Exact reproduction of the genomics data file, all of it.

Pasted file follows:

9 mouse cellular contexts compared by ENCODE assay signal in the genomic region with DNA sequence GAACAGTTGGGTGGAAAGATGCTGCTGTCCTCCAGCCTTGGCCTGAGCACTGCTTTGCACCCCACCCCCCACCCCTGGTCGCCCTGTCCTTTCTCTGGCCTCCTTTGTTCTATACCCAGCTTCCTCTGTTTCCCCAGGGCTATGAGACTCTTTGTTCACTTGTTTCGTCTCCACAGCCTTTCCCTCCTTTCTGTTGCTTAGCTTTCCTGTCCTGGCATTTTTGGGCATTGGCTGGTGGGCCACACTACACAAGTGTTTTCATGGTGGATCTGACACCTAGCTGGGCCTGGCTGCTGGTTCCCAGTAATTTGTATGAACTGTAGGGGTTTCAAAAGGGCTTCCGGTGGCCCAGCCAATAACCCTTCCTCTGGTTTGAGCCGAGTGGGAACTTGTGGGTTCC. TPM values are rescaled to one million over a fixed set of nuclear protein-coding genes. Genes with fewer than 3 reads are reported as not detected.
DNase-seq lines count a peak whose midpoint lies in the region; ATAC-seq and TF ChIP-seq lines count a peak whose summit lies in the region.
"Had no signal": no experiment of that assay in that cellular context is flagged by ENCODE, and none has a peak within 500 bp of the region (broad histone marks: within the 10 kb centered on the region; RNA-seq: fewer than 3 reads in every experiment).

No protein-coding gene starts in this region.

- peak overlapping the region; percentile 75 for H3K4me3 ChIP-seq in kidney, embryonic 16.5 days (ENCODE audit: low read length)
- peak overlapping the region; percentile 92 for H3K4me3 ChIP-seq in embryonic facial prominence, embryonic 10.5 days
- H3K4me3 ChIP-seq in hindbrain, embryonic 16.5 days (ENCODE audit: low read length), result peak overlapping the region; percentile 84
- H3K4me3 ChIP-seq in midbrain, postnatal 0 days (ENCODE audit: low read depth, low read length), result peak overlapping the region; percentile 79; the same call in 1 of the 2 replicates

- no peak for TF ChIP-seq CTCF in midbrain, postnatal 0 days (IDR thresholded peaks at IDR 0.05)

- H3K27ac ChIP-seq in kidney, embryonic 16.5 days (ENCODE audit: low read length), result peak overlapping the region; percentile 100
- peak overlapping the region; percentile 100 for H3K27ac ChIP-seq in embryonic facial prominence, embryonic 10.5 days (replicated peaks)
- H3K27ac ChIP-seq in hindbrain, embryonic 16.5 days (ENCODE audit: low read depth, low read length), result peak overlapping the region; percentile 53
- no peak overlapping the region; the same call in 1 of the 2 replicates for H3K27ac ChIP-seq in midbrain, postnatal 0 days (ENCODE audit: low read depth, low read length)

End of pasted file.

9 mouse cellular contexts compared by ENCODE assay signal in the genomic region with DNA sequence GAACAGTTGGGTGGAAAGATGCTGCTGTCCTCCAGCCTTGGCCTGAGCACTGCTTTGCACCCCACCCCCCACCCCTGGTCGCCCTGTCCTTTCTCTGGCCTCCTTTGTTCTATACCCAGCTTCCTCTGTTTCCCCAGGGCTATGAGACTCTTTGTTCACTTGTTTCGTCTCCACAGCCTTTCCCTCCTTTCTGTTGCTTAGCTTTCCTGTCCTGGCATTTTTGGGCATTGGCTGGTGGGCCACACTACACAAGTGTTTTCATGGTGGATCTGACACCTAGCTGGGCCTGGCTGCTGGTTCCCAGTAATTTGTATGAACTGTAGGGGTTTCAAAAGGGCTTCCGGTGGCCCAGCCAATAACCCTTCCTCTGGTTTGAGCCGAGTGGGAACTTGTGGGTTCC. TPM values are rescaled to one million over a fixed set of nuclear protein-coding genes. Genes with fewer than 3 reads are reported as not detected.
DNase-seq lines count a peak whose midpoint lies in the region; ATAC-seq and TF ChIP-seq lines count a peak whose summit lies in the region.
"Had no signal": no experiment of that assay in that cellular context is flagged by ENCODE, and none has a peak within 500 bp of the region (broad histone marks: within the 10 kb centered on the region; RNA-seq: fewer than 3 reads in every experiment).

No protein-coding gene starts in this region.

- peak overlapping the region; percentile 75 for H3K4me3 ChIP-seq in kidney, embryonic 16.5 days (ENCODE audit: low read length)
- peak overlapping the region; percentile 92 for H3K4me3 ChIP-seq in embryonic facial prominence, embryonic 10.5 days
- H3K4me3 ChIP-seq in hindbrain, embryonic 16.5 days (ENCODE audit: low read length), result peak overlapping the region; percentile 84
- H3K4me3 ChIP-seq in midbrain, postnatal 0 days (ENCODE audit: low read depth, low read length), result peak overlapping the region; percentile 79; the same call in 1 of the 2 replicates

- no peak for TF ChIP-seq CTCF in midbrain, postnatal 0 days (IDR thresholded peaks at IDR 0.05)

- H3K27ac ChIP-seq in kidney, embryonic 16.5 days (ENCODE audit: low read length), result peak overlapping the region; percentile 100
- peak overlapping the region; percentile 100 for H3K27ac ChIP-seq in embryonic facial prominence, embryonic 10.5 days (replicated peaks)
- H3K27ac ChIP-seq in hindbrain, embryonic 16.5 days (ENCODE audit: low read depth, low read length), result peak overlapping the region; percentile 53
- no peak overlapping the region; the same call in 1 of the 2 replicates for H3K27ac ChIP-seq in midbrain, postnatal 0 days (ENCODE audit: low read depth, low read length)